For more than two years now, South Seattle College’s cafeteria — fit for a hundred diners — has been mostly motionless during lunch hour. But the kitchen, lit up as if under stage lights, sometimes vibrates like every seat is filled. 

On a recent afternoon, more than a half-dozen budding chefs and restaurant owners in the college’s culinary program moved with looks of deep concentration behind a food counter. Snaking between the cooks, student Maya Henderson looked over fryers filled with risotto balls and takeout containers lined with varieties of lettuce. 

“I need an order of the brik and saganaki!” Henderson called out. 

“Yes, chef!” they yelled back. 

In the days before the pandemic, this building drew all corners of the campus. Students worked across a few restaurants, taking a steady stream of orders that allowed them to test out their skills in a kitchen. Diners — the culinary students’ taste testers — could choose between an affordable fine dining meal at the Alhadeff Grill (a “bastion of retirees,” as one instructor called it), pastries from the Alki Cafe (still available) or more casual fare from the food court.

But with many classes still online at the state-funded community college, decreased demand has required a reimagination of the culinary program, which started in 1975. Today, students like Henderson — among the college’s professional-technical students who learn in person — design and execute a profitable “food truck” as their final project, taking about 30 orders a day from the remaining customers on campus. 

It is an apt lesson in adaptability for this crop of students, who are preparing to enter an industry that has suffered many blows since 2020. Between plummeting enrollment in community colleges and financial troubles for the restaurant industry, the program’s three instructors took the pandemic as an opportunity to build something more in line with the wishes of today’s culinary students, many of whom dream of running their own restaurants.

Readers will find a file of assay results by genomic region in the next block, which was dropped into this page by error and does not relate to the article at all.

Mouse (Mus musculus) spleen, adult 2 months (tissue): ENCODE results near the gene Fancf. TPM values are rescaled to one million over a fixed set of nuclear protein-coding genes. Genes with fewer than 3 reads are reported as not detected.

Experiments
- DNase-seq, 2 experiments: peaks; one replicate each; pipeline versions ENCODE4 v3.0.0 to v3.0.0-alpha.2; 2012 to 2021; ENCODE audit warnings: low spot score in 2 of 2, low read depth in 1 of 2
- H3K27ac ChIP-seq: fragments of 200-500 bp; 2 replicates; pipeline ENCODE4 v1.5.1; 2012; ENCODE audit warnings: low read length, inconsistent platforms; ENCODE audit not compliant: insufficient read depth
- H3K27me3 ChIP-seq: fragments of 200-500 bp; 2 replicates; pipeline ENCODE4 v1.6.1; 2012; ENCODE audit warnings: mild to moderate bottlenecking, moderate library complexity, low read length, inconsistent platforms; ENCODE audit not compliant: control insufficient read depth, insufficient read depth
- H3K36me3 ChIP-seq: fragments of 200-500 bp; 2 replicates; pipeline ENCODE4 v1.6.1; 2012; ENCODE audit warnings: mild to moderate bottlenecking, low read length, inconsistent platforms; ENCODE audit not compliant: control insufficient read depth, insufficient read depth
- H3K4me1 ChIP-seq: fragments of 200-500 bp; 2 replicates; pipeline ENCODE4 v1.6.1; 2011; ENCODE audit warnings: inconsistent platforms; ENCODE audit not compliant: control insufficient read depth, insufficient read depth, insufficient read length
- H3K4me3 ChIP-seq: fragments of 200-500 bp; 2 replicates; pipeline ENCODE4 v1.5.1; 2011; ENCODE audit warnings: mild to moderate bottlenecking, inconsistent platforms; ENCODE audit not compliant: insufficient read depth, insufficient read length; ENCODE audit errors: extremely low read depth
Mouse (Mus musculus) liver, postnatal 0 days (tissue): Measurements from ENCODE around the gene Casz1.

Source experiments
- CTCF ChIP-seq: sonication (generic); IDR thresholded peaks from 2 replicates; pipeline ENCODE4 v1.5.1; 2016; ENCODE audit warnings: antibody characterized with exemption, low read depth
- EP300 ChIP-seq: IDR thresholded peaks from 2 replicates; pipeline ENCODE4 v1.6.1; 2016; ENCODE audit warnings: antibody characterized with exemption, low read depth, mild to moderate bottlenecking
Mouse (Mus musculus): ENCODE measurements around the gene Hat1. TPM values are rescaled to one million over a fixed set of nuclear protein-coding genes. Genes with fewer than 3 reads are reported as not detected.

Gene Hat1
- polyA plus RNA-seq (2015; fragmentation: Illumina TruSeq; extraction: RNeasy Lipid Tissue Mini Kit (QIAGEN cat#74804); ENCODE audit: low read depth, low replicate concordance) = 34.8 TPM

To be prepared, the students need as much of an education in management and business acumen as they do in knife skills. 

“Look at restaurants who survived, like Canlis, during the pandemic,” said David Hatfield, a former restaurant owner and one of the program’s instructors. “They reinvented themselves over and over again,” he added, referring to the way the upscale Seattle restaurant began a drive-through burger service during the height of pandemic restrictions on indoor dining. 

“When we think about our program, we are also thinking outside of the box.” 

Soon, South Seattle’s program could be the last community college culinary program in the city. A Seattle Central College budget committee is expected to recommend closing its program as part of cuts to take place next year.

Along with lessons about how to hire employees and how to market food, the food truck assignment was part of the program’s new emphasis on management skills. Two years ago, for their capstone project, students were asked to create an upscale dining menu in their last quarter. Now, Hatfield wants to see if they can command a crew. 

“I always tell them ahead of time I’m not grading them on taste” for the food truck assignment, he said. 


Profit margins are slim in the restaurant industry, especially now, so Hatfield is also evaluating whether students are planning well enough to cover the cost of ingredients. So far, every food truck project has been profitable.

Their loyal patrons are the college’s employees, including the president, Rosie Rimando-Chareunsap, whose husband was a graduate of the program many years ago. 

Seated with two other colleagues in the cafeteria, Larry Cushnie, a political science instructor, says he used to eat in the culinary arts building every day, and remembers fondly an outstanding falafel dish with all its garnishes. 

“Oh yeah,” he said as he bit into an arancini — a deep fried ball of risotto — prepared by Henderson and her crew of peers. “I thought it was gonna be greasy, but it’s just right,” he added, pinching the juice out of a lemon wedge for his next bite.